The HR conversation around the gender pay gap is not a new one. The data has long suggested that women are paid less, on average, than their male counterparts. In fact, women earn just 77.9 cents for every dollar earned by men. There are numerous theories as to what causes the wage gap, as well as ideas of how to level the proverbial playing field. One undeniable contributor to this disproportionate equation? Parental leave.
Not only do women begin their careers with lower pay, but they also incur a penalty when returning to the workforce from an extended leave. Let’s take a look at what can be done to mitigate the income disparity.
Many have reasoned that giving new fathers more time off could help reduce the tradeoff women seem to face when taking extended maternity leave. However, data shows that men are underutilizing parental leave, even when it’s readily available. We’ll dig into why paternal leave may work better in theory than in practice, and what companies are doing to change this.
A Brief History of Parental Leave
The past two years have seen an influx in historic paid leave legislation. This wave of state and federal reform has left many hopeful that the U.S. may finally be on its way to achieving equal pay. Parental leave plays a huge part in this, and The Family and Medical Leave Act now mandates that U.S. employers must provide new moms and dads up to 12 weeks off from work within the child’s first year.
Why Aren’t Dads Taking Leave?
A recent study by Ball State University revealed that nearly half (47 percent) of men support parental leave for fathers. However, a mere 14 percent of dads actually take more than two weeks of leave. So what’s kept fathers from taking the leave, even when it’s available to them?
There are countless reasons that families are struggling to evenly distribute the responsibilities of early parenting. For one thing, the birth mother of a newborn child often has more immediate and physical responsibilities to take care of the child. Concerns about finances could also impact a father’s decision to pass on paternity leave. When families weigh their financial situation, many often feel like they have no choice but to keep the higher wage earner in the workforce, which had traditionally been the father.
How Companies are Challenging the Status Quo
In the absence of federal mandates, many high-profile, private sector businesses have announced in recent years that they were expanding parental leave. Starbucks, Spotify, Netflix, Amazon, Facebook, and the Gates Foundation are among the companies that have fervently been trying to one-up each other with new or revised parental leave policies that benefit both parents more equally. These policies range from Spotify’s six months of paid parental leave to Amazon’s Leave Share program where the company provides compensation to employees’ spouses who work at another company that does not offer paid leave.
Among the 42 most developed countries in the world, the U.S. is the only industrialized nation that does not mandate any paid leave for new parents, so we may need to look outside our borders for inspiration. Sweden’s model is useful for any HR practitioners looking to build out a more robust parental leave policy. Swedish parents are legally entitled to share 480 days off from work for each child. During this leave period, they are paid 80 percent of their salaries in the first 390 days. To ensure that the responsibility does not fall solely on the mother, Sweden requires at least three months of the 480 days to be taken by fathers. In 2017, Swedish dads took more than 27 percent of the total leave allotted to couples nationwide.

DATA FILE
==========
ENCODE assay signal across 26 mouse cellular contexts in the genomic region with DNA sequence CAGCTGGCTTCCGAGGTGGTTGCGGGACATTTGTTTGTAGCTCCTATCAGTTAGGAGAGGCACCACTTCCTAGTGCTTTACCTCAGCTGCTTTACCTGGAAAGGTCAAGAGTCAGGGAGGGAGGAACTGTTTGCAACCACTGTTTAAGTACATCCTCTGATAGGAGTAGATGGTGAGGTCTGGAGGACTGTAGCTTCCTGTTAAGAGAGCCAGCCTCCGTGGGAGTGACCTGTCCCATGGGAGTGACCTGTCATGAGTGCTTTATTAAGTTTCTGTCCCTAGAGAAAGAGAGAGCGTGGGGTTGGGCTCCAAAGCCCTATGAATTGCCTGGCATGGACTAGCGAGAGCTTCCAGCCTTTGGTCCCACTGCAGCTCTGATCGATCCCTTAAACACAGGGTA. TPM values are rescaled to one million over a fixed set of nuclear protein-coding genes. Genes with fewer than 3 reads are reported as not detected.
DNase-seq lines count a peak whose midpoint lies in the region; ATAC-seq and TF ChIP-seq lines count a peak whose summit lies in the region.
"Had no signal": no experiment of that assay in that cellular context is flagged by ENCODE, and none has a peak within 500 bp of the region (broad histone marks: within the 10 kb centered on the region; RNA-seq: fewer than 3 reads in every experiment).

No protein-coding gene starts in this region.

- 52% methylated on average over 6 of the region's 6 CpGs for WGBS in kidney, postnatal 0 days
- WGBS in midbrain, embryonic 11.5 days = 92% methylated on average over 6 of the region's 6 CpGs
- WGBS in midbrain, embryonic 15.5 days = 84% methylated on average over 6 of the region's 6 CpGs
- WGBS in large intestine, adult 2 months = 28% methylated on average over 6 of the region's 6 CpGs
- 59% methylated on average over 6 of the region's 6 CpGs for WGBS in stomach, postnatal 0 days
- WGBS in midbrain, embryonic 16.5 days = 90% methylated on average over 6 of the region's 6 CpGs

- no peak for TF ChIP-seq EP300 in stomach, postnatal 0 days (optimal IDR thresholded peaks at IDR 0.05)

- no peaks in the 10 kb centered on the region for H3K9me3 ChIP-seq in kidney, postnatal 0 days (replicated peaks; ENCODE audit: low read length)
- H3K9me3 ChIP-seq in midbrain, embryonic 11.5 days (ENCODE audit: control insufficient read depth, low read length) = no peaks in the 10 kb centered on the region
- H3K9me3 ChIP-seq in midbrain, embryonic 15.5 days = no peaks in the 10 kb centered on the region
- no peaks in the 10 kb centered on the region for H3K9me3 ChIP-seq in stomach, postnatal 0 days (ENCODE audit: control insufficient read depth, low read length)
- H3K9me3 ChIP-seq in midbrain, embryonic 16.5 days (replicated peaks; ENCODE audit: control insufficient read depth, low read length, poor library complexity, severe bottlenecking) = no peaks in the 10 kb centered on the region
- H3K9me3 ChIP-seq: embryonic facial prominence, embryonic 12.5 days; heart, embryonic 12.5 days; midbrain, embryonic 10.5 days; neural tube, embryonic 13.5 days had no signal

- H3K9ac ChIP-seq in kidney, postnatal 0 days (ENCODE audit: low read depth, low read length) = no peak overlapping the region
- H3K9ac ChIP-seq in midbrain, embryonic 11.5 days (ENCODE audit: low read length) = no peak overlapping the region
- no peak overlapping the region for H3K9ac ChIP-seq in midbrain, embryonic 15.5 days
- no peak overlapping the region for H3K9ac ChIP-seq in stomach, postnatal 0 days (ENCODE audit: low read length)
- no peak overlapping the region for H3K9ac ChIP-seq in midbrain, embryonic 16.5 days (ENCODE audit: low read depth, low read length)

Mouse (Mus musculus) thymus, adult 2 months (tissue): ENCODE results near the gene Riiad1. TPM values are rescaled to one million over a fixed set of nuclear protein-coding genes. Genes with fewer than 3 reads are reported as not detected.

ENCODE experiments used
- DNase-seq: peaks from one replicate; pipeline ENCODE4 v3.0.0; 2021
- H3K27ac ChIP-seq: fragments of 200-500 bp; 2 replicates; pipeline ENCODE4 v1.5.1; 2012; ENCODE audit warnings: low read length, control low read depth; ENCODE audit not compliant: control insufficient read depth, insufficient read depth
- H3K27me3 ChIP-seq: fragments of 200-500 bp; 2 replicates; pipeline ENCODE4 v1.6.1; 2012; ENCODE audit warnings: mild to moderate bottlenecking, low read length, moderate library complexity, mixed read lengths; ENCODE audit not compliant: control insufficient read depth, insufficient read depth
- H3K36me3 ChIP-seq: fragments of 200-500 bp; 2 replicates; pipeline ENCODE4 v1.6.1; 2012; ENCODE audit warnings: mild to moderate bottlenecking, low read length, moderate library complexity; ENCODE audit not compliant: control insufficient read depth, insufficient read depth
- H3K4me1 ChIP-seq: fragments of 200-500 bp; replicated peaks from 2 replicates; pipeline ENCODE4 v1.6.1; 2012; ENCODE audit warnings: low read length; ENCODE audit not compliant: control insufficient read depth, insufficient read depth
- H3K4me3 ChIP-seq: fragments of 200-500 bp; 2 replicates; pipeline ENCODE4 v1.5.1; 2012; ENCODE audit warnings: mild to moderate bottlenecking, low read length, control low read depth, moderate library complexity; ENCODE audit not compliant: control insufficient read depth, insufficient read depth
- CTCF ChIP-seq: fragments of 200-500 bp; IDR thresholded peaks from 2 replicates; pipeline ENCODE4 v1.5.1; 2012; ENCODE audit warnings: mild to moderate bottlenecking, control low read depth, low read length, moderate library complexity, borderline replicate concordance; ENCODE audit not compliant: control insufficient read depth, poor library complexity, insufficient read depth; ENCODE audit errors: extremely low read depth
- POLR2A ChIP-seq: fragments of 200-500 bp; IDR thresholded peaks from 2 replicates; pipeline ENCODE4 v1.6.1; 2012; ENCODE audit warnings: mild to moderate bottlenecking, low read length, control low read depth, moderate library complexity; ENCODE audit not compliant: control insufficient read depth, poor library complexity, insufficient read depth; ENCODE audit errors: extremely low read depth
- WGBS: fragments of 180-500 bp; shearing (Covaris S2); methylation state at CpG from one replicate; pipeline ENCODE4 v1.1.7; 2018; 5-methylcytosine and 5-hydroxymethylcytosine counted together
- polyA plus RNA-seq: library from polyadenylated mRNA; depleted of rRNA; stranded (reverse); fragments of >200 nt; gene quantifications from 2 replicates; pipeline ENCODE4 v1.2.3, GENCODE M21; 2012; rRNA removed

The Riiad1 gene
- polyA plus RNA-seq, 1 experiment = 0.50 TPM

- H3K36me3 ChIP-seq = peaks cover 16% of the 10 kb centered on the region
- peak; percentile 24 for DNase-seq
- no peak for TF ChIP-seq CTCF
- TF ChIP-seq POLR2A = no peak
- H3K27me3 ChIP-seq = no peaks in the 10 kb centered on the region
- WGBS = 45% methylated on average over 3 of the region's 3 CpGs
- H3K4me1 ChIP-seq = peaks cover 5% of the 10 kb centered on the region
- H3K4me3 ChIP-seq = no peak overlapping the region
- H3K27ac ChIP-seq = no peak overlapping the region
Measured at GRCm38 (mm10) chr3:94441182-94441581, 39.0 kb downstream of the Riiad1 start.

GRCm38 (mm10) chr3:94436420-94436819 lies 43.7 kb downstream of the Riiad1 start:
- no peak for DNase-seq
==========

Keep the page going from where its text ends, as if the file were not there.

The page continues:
The Future of Parental Leave
As a result of these progressive parental leave policies, data from Fatherly.com found that the average amount of paid paternity leave offered by top companies has jumped from four weeks in 2015 to 11 weeks in 2017. According to Ball State University professor, Richard Petts:
“The reluctance—or inability—of men to take child-care leave is often considered harmful to women, who miss opportunities for promotion when they are out of the workforce for longer periods than men. When men take longer leave, two things happen: women return to work sooner, and men become more attuned to, and less tolerant of, those opportunity costs. What’s more, dads who take longer leave also tend be more involved in their child’s life and care overall.”
Of course, this cultural shift does not happen overnight. Policy makers in Sweden began laying the foundation for “pappaledighet” (paternity leave) in the 1970s. Social campaigns promoting the concept appeared shortly thereafter, and it took several years to reach the point it’s at now. It takes time and commitment to completely change a way of thinking that has been considered the norm for centuries. However, with the right policies in place, companies are well equipped to lay the groundwork for transformative and equal paid leave policy.
As the workforce continues to mature and evolve, employees will certainly demand company perks that better align with each stage of their lives. Providing gender-equitable paid parental leave, and actively encouraging fathers to take that leave, will help foster a company culture that encourages overall workplace equity and satisfaction.
This post originally appeared on Payscale and had been adapted for The Namely Blog.